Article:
Maine’s clamming industry, typically the second or third most economically important marine resource, saw landings fall to an 87-year low in 2017. Commercial harvests dropped 39 percent and 66 percent over the past five and 35 years, respectively. Today, about 1,500 state-licensed clammers ply their trade in the soft-bottom intertidal zone whereas in 1973 that number was nearly 5,925. This decline should worry coastal communities from Kittery to Lubec.
Though we possess different perspectives and experiences, we are united in our concern for the future of Maine’s clamming industry. We joined forces on the flats in northern Casco Bay to better understand the nature of the clam decline. Since 2013, we have worked together, along with other clammers, research technicians and students, to conduct 27 experiments at 78 intertidal sites, and analyzed the contents of more than 34 tons of intertidal sediments. Some of our findings were recently published in the Journal of Shellfish Research.
While many threats to soft-shell clam populations exist, such as disease, pollution, red tide, coastal acidification, our studies showed that predators — both invasive and native — are the major cause of recent declines in this fishery, and furthermore, that no significant relationship exists between harvesting and the amount of juvenile clams under 1-year-old. Instead, we have learned that the health of the clam population is determined very early in a clam’s life history.
The major culprits are invasive European green crabs and native milky ribbon worms. Populations of both invertebrate predators are exploding, coinciding with steadily increasing seawater temperatures in the Gulf of Maine. One of the most important results from our 5-year investigations revealed that vast areas of “dead mud” — intertidal mud with few to no juvenile or adult clams — are, in fact, highly productive. When we excluded or deterred both large and small predators — worms, crabs, humans, birds, fish — from these apparent biological deserts, we discovered as many as 3,000 clams per square foot had settled, survived and grew during the trials.
Can anything be done to stem the tide before we lose one of Maine’s most iconic and valuable fisheries? Our investigations have shown that it is possible to adapt to the changing environment by protecting clams from predators. Adaptation may look more like husbandry and farming than hunting and gathering.
Unfortunately, coastal communities with clamming habitat often do not have the resources to protect hundreds to thousands of acres of intertidal flats from predators. They do, however, have the option to set aside up to 25 percent of this acreage to lease to creative and enthusiastic individuals in 2- to 5-acre plots to manage by planting clam seed and installing and maintaining predator protection. This is similar to what an oyster or mussel farmer does in deeper waters.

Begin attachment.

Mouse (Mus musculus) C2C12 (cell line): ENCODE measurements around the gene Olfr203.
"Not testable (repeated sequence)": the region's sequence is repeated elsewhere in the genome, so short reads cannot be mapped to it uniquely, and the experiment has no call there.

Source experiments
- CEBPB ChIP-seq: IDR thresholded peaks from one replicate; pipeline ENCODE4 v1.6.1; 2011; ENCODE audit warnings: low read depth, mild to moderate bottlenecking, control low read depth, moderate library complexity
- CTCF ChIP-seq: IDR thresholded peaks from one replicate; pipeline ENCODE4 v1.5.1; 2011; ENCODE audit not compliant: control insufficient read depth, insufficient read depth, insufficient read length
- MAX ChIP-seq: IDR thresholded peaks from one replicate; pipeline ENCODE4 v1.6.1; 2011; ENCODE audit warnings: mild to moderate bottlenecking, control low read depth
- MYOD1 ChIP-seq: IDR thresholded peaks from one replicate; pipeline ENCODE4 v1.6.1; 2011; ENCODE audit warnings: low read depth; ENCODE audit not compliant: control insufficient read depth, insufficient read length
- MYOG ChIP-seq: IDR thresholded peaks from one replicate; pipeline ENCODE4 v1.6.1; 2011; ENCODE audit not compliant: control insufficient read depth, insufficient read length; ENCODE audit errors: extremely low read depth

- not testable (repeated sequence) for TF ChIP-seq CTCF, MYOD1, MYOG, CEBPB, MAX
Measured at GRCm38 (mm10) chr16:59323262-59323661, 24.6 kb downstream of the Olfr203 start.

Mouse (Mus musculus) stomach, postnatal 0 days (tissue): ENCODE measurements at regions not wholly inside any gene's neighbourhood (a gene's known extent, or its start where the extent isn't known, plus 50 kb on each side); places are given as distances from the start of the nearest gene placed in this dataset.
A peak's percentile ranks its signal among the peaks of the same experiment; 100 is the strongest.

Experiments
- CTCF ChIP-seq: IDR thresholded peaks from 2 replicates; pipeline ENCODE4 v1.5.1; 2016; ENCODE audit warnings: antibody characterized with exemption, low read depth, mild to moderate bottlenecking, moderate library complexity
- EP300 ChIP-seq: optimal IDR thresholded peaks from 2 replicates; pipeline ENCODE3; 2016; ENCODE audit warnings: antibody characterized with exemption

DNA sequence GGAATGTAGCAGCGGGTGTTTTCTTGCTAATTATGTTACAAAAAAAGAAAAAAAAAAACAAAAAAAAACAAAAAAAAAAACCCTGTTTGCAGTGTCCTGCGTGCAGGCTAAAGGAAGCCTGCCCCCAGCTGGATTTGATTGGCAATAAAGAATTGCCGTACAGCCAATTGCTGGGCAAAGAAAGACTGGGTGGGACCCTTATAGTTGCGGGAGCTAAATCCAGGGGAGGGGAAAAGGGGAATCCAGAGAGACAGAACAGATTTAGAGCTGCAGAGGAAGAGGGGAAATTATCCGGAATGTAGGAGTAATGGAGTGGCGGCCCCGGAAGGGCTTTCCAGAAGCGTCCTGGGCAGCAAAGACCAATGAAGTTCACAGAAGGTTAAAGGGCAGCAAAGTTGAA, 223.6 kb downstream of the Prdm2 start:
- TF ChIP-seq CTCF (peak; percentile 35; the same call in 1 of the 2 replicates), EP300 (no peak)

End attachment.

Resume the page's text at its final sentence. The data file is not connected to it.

We have not given up on traditional clamming, but our findings show that we must adapt the fishery to the changed environmental and biological conditions. This will require extraordinary measures that challenge management practices still clinging to a time when coastal winters were long and bitter cold, and when ice left the rivers and heads of coves in early March rather than late January or even earlier. In the warming seawater, settling clams now face armies of predators in their quest for survival.
New clam management measures need to be instituted with a goal of increasing clam numbers enough to swamp out predation. These include: 1) abandoning the 2-inch size requirement for clams in favor of a maximum (3.5 inches) and new minimum (1.5 inches) size limits for harvesting, which is similar to measures in both the lobster and sea urchin fisheries; and 2) setting up rolling 2-3 week regional closures from west to east along the coast during late May through early July to allow clams to spawn before being harvested. In addition, it’s time for communities that manage intertidal clam populations to be held responsible for testing the efficacy of their conservation programs and projects.
Finally, unlike every other commercially important marine fishery in Maine, the soft-shell clam fishery has no fund for applied research. A separate lobster and scallop fund exists for research and development programs that address resource restoration or conservation. There’s even a fund for research and management of the sea cucumber fishery.
Given the historic and economic importance of the fishery to Maine, this is a critical time for Maine’s Legislature to put a clam fund in place to encourage applied research focusing on adapting to a changing marine environment during a time when clam landings have ebbed to record lows.
Brian Beal is a professor of marine ecology at the University of Maine at Machias, and director of research at the Downeast Institute. Chad Coffin is a clammer and president of the Maine Clammers Association.
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